In contrast, if we fail to come back to peace talks, renewed efforts to isolate Israel internationally and legitimize Palestinian statehood unilaterally are all but certain. The United States will do all it can to fight boycotts and other delegitimization efforts. But in many of these realms, particularly outside the Security Council, our ability to contain the damage is limited, and becoming more and more challenging. This is what American friends of Israel mean when they express concerns about the potential for Israeli isolation if peace talks do not succeed. Let me be absolutely clear that these are not threats. The United States will always have Israel’s back. That’s why we fight for it every day at the United Nations, where we have worked diligently to ensure Israel is treated fairly and on par with all other states.
But as Israel’s greatest defender and closest friend we owe it to you to ask fundamental questions—which in fact many Israelis are asking themselves: how will Israel remain democratic and Jewish if it attempts to govern the millions of Palestinian Arabs who live in the West Bank? How will it have peace if it is unwilling to delineate a border, end the occupations and allow for Palestinian sovereignty, security, and dignity? How will we prevent other states from isolating Israel or supporting Palestinian efforts in international bodies if Israel is not seen as committed to peace?
We also believe that the growing turbulence in the wider Middle East is not a reason to downgrade the priority of peace with the Palestinians, but quite the opposite. Not only would a viable peace agreement boost Israel’s standing internationally, it would provide the platform for Israel to be an integral and active part of a regional strategy and solution. It would boost trade and expand business and investment opportunities with Arab states…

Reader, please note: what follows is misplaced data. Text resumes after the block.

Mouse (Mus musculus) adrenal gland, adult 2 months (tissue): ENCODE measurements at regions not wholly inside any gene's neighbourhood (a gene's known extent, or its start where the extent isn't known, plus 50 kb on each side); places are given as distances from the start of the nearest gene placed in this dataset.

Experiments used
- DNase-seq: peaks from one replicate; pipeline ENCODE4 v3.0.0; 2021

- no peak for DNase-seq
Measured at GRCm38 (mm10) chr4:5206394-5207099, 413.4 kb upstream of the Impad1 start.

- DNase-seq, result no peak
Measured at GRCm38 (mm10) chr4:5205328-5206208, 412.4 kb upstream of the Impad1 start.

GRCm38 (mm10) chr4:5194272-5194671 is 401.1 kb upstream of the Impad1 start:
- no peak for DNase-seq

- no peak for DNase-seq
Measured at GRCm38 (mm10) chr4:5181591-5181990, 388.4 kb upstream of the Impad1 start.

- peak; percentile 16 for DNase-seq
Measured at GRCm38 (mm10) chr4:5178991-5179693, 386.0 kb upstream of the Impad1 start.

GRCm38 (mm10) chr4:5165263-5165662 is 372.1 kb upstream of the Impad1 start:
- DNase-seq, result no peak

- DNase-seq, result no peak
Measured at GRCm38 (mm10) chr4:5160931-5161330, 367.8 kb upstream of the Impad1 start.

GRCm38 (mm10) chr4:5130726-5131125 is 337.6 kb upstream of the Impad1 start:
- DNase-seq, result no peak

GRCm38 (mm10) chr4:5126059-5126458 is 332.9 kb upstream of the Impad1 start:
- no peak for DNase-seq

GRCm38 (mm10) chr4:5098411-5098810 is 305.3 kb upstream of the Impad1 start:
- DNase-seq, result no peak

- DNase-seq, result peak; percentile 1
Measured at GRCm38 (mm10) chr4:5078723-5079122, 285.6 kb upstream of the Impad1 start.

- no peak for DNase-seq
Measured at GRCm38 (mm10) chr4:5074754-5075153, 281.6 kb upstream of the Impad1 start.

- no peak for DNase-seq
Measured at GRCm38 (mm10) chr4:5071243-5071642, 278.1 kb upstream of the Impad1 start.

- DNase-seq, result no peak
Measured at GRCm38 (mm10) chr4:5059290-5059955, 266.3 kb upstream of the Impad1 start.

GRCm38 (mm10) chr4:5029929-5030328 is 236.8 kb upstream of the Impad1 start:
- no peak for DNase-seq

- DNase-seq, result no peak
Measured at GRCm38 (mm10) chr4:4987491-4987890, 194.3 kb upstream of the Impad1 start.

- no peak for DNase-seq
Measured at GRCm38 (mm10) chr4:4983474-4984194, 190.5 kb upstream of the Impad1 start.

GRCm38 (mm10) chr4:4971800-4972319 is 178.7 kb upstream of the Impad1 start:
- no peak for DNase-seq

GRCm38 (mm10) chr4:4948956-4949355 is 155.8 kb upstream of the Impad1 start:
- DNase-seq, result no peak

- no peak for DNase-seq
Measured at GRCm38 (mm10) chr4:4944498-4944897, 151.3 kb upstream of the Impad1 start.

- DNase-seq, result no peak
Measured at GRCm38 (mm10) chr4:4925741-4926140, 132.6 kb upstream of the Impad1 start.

Given where we find ourselves, it is understandable that some on both sides are looking at other options, some of which were presented at this conference today. But most of these are stop-gaps at best. At worst, they are a recipe for continued or increased conflict or isolation. A “one-state solution” is implausible, and would effectively mean an end to the Jewish and democratic nature of your state. Unilateral annexation of West Bank territories populated by Israelis is wrong, illegal, and a recipe for Israel’s isolation. The United States could never support it, and I doubt any of Israel’s other friends would. Other unilateral or interim measures may appear tempting alternatives, but they do not solve Israel’s and the Palestinians’ long-term problems. In fact, they could deepen them. The fact remains, only a negotiated solution – two states for two peoples – can give Israelis and Palestinians the futures they need and deserve.
Israel should not take for granted the opportunity to negotiate that peace with President Abbas, who has shown time and again that he is committed to nonviolence and coexistence with Israel.